The stomach bugs that cause diarrhoea or vomiting such as norovirus are highly contagious, and can spread rapidly through schools, colleges and hospitals. Even if you feel well after a sickness bug, you could still be contagious, so it’s vital that you help us to look after your loved ones by holding off your visit until you have been symptom-free for 72 hours. Patients in hospital are particularly vulnerable to infection, so if you do visit and bring in a bug with you, you risk passing it on to them as well as others around them.

  • Please follow any instructions given by staff or on notices
  • Please clean your hands when entering and leaving ward
  • Please do not touch wounds, drips etc unless you have received advice from staff
  • Please do tell us if you see any cleaning problems so that we can take action.

Two things you may not know about norovirus:

  1. The virus is highly contagious and spreads rapidly anywhere that people are gathered, including schools, offices, hotels and hospitals.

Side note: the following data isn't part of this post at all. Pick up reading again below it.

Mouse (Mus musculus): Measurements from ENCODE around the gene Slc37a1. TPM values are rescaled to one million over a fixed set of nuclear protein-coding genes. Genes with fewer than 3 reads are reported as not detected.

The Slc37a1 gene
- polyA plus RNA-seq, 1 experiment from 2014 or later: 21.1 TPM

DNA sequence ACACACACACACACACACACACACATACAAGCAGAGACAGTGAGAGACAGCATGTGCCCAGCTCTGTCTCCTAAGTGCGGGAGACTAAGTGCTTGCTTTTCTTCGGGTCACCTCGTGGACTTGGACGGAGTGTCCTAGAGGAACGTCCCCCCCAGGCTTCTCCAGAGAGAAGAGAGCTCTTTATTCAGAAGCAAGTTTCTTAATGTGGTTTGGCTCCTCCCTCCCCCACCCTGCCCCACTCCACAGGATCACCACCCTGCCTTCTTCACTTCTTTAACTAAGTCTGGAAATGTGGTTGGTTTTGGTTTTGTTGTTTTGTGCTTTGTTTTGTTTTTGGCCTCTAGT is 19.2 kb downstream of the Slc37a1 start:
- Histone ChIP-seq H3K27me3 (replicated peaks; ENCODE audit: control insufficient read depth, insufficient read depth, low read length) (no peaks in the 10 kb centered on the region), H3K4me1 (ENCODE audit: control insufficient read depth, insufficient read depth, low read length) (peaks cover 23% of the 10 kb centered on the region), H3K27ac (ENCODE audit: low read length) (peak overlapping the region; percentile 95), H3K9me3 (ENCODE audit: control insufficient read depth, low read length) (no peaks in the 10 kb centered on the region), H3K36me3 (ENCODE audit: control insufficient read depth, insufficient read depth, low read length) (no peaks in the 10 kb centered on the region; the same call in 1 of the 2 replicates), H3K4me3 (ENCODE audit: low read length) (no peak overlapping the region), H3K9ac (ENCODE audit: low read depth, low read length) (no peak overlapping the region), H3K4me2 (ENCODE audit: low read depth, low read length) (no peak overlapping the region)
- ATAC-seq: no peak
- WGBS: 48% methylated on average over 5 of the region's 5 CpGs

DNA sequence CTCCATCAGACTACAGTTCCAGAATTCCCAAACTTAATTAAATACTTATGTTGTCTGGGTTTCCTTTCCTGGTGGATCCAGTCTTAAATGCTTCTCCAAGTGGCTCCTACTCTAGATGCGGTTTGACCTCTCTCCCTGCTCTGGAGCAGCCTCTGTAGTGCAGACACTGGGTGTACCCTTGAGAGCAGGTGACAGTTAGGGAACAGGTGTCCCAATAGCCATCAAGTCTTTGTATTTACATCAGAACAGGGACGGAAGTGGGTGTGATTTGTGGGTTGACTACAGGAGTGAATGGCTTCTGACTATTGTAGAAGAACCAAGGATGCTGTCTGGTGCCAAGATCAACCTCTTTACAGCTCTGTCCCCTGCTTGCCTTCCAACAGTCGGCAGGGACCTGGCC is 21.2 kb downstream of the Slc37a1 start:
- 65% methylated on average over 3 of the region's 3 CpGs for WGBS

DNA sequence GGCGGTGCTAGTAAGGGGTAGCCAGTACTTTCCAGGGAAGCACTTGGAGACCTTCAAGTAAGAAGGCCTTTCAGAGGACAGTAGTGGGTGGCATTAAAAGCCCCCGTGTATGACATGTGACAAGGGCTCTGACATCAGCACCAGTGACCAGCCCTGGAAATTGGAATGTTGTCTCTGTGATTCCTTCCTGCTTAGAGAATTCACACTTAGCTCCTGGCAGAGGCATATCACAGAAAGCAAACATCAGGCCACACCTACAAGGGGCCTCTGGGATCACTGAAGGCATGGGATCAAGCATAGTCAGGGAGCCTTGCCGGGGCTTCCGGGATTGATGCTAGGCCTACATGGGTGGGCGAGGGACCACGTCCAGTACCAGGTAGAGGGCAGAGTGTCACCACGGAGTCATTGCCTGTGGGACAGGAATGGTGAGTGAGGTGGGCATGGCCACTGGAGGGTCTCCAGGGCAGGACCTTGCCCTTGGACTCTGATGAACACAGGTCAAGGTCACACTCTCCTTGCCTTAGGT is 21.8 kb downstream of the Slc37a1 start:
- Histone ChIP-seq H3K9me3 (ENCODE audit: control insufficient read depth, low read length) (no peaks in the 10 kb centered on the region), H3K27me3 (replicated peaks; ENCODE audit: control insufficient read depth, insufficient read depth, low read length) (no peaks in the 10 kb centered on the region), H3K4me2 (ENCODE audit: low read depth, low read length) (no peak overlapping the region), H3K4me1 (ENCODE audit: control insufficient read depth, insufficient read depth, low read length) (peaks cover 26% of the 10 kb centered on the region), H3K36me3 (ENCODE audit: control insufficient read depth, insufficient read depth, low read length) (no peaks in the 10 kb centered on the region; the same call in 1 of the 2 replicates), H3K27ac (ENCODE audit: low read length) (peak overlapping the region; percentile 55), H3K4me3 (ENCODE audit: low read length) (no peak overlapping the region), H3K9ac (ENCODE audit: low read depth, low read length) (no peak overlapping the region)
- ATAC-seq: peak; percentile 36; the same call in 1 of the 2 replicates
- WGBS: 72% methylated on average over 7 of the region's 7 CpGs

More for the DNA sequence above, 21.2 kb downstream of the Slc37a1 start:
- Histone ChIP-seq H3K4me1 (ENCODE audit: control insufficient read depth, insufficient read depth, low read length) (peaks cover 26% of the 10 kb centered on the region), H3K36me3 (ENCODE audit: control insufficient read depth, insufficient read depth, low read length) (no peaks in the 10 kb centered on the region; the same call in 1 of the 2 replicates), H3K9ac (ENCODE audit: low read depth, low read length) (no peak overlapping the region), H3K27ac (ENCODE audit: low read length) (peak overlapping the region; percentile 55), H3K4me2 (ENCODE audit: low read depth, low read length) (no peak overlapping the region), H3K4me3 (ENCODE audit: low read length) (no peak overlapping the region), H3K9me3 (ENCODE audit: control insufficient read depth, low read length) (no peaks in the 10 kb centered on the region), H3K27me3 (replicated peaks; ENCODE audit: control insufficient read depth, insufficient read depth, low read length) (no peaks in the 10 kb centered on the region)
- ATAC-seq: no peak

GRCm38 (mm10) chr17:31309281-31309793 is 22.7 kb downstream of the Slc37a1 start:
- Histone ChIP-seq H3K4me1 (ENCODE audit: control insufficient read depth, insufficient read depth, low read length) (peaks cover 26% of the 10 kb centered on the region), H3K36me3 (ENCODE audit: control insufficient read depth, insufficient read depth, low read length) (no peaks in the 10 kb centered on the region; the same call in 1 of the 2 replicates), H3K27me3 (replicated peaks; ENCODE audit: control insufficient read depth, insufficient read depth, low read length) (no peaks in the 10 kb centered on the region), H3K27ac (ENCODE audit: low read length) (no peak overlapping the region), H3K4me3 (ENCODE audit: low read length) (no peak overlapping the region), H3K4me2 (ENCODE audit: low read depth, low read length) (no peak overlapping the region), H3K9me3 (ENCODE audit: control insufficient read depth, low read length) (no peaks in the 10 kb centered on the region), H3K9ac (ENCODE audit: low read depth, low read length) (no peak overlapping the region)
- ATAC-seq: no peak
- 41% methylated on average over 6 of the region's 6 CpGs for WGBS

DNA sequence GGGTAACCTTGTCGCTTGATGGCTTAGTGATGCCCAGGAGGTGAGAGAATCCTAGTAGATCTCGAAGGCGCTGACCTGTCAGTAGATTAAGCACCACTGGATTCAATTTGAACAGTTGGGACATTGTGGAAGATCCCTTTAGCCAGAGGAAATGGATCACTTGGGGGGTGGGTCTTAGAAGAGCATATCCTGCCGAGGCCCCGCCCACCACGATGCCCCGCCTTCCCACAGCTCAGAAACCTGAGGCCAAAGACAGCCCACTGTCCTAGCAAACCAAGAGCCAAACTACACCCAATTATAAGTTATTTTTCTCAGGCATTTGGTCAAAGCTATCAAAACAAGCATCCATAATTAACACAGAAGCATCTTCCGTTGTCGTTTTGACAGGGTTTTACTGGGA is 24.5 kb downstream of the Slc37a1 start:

2. The virus is usually mild, and people generally recover within 2-3 days. However, it can have a much more serious effect on vulnerable hospital patients.

Hand hygiene for patients, visitors and staff

Cleaning your hands is the simplest, cheapest and most effective way to prevent bacteria (germs) being passed from person to person. A third of infections are preventable by handwashing.

Our hospital wards and clinical areas also have alcohol hand gel dispensers available for staff, carers and visitors.
We ask all visitors to use the alcohol hand gel when they enter and leave our hospital wards.

Who should clean their hands?

  • All staff, patients and visitors should clean their hands on a regular basis.
  • Staff can help protect you by washing their hands with soap and water or by cleaning them with the alcohol hand gel which should be used on physically clean hands before examining you or providing care.
  • If a member of staff needs to examine you, do not be afraid to ask if they have cleaned their hands - in fact we welcome the opportunity to be questioned as we will often share the correct techniques of how to wash your hands.